26 June 2024

Climate Compatible Growth programme receives £57m funding boost from UK Government

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The Climate Compatible Growth (CCG) programme has received £57m of additional funding for its research into sustainable energy and transport systems in the Global South. The programme is funded by the UK's Foreign Development and Commonwealth Office and led by Loughborough University’s Sustainable Transitions: Energy, Environment and Resilience Centre (STEER), with research hubs in partner institutions across the UK. 

At the University of Oxford, CCG research is led from the Smith School while the research team includes academics from the Environmental Change Institute, Transport Studies unit and Department of Engineering. 

Recent research from CCG’s Oxford hub includes Smith School reports on mobilising investment to support climate compatible growth in Zambia, and the challenges facing developer’s in the Global South’s renewables sector. 

Dr Alex Money, Investment Pipeline Lead at CCG and Programme Director at the Smith School, commented:

The Climate Compatible Programme has been crucial in allowing us to do work in partnership with Global South research institutions and Governments. Our recent work on impact investment and the Constituency Development Fund in Zambia is guided by requests from Zambian policymakers, and we look forward to continuing to contribute demand-led, practical research over the extended course of the project.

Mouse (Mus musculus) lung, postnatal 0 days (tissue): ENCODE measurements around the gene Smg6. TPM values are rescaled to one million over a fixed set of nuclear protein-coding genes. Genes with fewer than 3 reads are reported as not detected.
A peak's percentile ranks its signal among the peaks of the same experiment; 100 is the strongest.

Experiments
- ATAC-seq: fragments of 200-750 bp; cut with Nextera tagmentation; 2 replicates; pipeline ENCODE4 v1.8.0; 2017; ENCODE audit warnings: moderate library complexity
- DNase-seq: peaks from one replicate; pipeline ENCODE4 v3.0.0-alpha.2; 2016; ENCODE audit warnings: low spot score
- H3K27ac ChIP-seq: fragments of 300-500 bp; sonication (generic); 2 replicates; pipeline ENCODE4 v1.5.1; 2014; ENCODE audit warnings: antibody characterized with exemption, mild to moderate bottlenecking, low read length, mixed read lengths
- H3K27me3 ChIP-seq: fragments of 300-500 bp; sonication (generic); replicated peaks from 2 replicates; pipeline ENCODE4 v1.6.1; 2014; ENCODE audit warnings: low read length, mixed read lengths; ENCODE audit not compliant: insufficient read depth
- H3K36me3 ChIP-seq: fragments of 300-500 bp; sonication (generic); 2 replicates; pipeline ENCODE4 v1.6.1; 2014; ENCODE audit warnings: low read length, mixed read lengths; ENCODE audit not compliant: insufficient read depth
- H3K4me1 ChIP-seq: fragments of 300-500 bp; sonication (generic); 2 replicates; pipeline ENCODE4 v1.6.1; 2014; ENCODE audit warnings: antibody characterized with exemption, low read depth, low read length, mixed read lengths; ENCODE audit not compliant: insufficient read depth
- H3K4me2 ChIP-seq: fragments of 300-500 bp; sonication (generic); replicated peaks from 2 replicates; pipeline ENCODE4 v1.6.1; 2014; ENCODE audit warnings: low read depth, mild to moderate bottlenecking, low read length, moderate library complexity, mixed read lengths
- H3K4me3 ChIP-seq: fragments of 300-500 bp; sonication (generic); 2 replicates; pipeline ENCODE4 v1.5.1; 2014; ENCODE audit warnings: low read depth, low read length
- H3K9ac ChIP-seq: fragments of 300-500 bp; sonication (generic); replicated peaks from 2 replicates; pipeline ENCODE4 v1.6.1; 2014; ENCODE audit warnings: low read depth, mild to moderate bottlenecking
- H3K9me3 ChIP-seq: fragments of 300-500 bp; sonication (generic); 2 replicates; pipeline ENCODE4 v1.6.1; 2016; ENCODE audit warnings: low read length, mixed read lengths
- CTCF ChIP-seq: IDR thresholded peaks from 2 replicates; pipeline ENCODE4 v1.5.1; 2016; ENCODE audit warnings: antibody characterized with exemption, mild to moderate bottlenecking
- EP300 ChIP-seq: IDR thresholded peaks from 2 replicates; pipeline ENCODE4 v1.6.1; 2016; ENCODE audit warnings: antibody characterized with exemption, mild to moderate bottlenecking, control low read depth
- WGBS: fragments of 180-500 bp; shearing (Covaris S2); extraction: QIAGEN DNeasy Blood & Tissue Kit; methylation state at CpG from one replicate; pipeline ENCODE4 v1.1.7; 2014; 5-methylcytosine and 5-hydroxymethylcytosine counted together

Sam Fankhauser, Professor of Climate Economics and Policy at the Smith School, added:

Climate Compatible Growth is an important programme and it is great seeing the Foreign Commonwealth and Development Office supporting it for a further five years.  We urgently need a better understanding of how to fight climate change, which affects low income countries disproportionately, in a way that supports the development needs of the Global South.

At the Environmental Change Institute, CCG research is focused on the resilience of energy and transport infrastructure to climate-related threats, while the Transport Studies Unit is leading work on developing pathways to transport electrification in Kenya, Laos, Pakistan and Ethiopiathe Foreign, Commonwealth & Development Office’s priority countries. 

Jim Hall, Professor of Climate and Environmental Risks, Environmental Change Institute, said:

The announcement of funding from FCDO through to 2030 is fantastic news, providing us with the opportunity to strengthen our partnerships around the world, and strengthen the analytical capabilities that are needed to drive forwards the transition to resilient and low-carbon energy and transport systems.

The UK Government described the funding as a way to “accelerate the roll-out of improved, climate resilient infrastructure in developing countries. It will provide even more countries across sub-Saharan Africa and Asia with the UK expertise needed to support improved, climate resilient infrastructure.” 

Professor Mark Howells, Director of CCG commented: Together our work not only supports governments in transforming data into impactful infrastructure deals but also helps them to unlock significant market opportunities from within their countries, mobilising billions in finance to accelerate inclusive economic growth out of poverty.